Your organization is not invincible from the threat of a cyber-attack.
Did you know? Between January and July of 2022 alone, there were 11,367 cybercrime cases recorded in Malaysia.
Of the 11,367 cybercrime cases:
- 4,912 cases involving losses of up to RM 199.8 million were done through Macau scams, impersonation, or fraud calls.
- 5,397 cases involving losses amounting to RM 71.6 million were done through e-commerce crimes.
- 543 cases involving losses of up to RM 40.6 million were carried out through e-financial fraud or phishing.
Other cybercrimes involved non-existent loans, online purchases, online investments, African scams, Business Email Compromised and SMS fraud.
Don’t let your organization or employees fall victim to these notorious scams. Having a cybersecurity specialist as the first line of defense against malicious hackers is great, but these are five nifty tips which can help strengthen and secure your personal information and assets in the digital sphere.
1) Guide your employees on how to spot suspicious emails
Phishing emails have become more sophisticated over time, resembling professionally written emails. The fraudulent email could lead to unwanted consequences if compromised and can spread malware through links in the message.
It is always encouraged to host a training session with your employees to guide them to spot suspicious emails, even if they seem to come from a reputable source but have a funny-looking or unfamiliar email address.
Alternatively, if your organisation has a dedicated IT department, encourage employees to reach out to IT personnel to test-out the legitimacy of certain emails which seem sketchy.
Providing examples of suspicious-looking messages would be helpful too and get your employees to practice detecting phishing emails from those that aren’t.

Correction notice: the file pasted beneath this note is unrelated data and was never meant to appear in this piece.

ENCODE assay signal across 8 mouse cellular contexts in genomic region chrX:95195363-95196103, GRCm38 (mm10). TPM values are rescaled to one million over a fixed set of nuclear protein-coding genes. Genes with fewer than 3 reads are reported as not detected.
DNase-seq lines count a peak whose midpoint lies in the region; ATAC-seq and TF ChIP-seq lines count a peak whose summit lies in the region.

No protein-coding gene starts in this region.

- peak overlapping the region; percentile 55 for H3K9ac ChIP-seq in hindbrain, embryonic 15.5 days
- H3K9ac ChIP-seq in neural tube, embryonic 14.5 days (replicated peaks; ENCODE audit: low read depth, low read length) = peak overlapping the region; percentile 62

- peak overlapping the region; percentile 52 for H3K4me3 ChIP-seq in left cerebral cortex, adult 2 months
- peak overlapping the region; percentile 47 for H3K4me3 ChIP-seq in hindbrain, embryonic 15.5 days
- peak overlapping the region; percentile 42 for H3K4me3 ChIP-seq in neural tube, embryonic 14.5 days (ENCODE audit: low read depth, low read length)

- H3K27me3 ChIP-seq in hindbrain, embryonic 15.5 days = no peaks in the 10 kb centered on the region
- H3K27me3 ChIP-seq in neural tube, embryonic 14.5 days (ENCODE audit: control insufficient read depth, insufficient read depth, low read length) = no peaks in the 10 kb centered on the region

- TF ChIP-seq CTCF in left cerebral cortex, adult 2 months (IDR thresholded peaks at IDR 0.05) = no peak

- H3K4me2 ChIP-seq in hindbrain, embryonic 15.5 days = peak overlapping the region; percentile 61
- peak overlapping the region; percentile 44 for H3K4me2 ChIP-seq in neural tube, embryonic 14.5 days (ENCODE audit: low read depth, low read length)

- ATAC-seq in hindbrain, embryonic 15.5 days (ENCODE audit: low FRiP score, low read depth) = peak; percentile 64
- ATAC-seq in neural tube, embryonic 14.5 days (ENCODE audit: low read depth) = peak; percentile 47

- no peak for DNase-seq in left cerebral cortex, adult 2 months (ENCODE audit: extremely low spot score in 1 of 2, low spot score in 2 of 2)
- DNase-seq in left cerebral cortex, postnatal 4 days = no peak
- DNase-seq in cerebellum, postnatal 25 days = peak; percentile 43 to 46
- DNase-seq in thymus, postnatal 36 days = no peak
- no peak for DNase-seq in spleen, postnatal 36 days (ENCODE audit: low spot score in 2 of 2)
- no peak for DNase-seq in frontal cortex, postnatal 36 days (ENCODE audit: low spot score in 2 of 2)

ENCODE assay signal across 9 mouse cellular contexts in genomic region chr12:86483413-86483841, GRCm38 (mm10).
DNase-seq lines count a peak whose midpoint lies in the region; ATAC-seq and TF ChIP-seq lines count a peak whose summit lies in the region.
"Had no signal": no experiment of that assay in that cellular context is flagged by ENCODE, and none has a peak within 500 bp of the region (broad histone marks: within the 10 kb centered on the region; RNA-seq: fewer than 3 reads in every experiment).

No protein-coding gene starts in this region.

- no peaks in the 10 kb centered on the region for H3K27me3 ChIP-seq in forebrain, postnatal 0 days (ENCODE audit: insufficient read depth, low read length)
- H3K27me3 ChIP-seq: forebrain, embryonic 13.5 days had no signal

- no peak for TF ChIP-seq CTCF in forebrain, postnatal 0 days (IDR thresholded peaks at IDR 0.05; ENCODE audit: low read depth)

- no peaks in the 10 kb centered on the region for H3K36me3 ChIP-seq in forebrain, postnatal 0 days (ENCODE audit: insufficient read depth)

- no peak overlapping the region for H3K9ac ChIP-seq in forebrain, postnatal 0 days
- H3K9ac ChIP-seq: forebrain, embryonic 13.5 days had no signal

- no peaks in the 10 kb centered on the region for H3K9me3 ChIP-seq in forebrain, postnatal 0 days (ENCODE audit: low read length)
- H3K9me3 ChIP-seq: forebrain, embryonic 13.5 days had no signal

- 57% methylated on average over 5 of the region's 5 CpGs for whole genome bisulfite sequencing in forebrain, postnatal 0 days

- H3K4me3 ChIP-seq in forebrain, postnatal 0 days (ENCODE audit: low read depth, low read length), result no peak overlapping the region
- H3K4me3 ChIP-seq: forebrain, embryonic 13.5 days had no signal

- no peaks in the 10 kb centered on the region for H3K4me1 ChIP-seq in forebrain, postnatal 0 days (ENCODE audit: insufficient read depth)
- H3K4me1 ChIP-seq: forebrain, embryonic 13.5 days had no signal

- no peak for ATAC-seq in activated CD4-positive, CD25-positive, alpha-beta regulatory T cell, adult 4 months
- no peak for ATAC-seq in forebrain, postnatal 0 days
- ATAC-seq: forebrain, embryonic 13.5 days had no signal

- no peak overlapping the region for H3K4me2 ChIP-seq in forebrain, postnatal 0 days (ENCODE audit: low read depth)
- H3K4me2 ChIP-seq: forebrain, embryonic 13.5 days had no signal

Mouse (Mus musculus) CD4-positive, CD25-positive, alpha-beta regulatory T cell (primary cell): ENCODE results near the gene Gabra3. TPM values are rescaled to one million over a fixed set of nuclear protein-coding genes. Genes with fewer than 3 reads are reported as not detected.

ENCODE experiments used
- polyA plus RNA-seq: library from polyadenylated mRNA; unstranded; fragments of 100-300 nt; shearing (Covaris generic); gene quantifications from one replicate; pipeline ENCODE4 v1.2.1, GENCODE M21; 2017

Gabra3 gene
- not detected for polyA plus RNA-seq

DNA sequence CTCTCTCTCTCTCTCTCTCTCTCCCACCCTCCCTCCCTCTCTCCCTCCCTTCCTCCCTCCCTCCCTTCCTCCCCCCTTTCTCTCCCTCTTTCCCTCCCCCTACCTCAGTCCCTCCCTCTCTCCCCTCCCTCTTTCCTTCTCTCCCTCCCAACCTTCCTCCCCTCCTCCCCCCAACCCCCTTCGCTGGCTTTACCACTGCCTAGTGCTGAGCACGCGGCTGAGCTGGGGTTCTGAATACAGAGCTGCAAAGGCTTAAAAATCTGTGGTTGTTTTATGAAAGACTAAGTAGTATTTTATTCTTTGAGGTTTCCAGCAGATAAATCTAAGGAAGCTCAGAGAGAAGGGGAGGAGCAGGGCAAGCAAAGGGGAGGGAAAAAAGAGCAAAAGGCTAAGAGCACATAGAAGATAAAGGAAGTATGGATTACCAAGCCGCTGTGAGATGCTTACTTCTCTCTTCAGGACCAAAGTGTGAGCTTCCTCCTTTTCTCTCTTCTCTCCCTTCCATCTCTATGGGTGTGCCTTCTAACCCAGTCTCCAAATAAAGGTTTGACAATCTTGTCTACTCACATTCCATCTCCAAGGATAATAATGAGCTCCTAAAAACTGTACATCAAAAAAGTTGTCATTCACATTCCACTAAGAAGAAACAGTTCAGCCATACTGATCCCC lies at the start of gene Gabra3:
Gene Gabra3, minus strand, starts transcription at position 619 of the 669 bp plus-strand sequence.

2) Create a strong password
Sometimes, the most effective way to prevent a cyber-attack from happening or advancing is to create a strong password. When setting out a password, always follow this golden rule:
- Must be at least eight characters long.
- Have an uppercase and lowercase letter.
- Have a symbol
- Has a number (numeric)
3) Set strict rules regarding sensitive business information
Many cyber-attackers use social engineering and technical subterfuge in an attempt for individuals to give up their personal information and transfer money to the assailant using scare tactics.
Set out a strong personal data protection policy and have new employees within your organisation undertake security training before they begin accessing the organisation’s devices (such as desktop or laptop). According to the CEO of Black Talon Security, Gary Salman, he discourages business from sharing logins for network and software. Using one username and password for all employees (particularly for smaller businesses) should also be avoided.
4) Strengthen physical security of company and personal devices
Top-secret and highly confidential files and important company assets should always be stored in high-security file server rooms, where unauthorized access is refused to strangers. If a potential hacker can infiltrate a business and access a terminal, penetrating a network becomes much easier for them.
5) Remind your employees to secure their data and devices
You may send gentle and friendly reminders to your employees to always be wary and vigilant of suspicious-looking or phishing emails. Doing a follow-up training is also helpful or testing them by sending out a suspicious looking email to see if they would react properly following the training session.
If you would like to learn more about security measures to prevent your organization’s data or assets from being compromised by cyber-attackers, check out our latest blog article here: The Human and Organizational Costs of a Cyber-attack – New Horizons Malaysia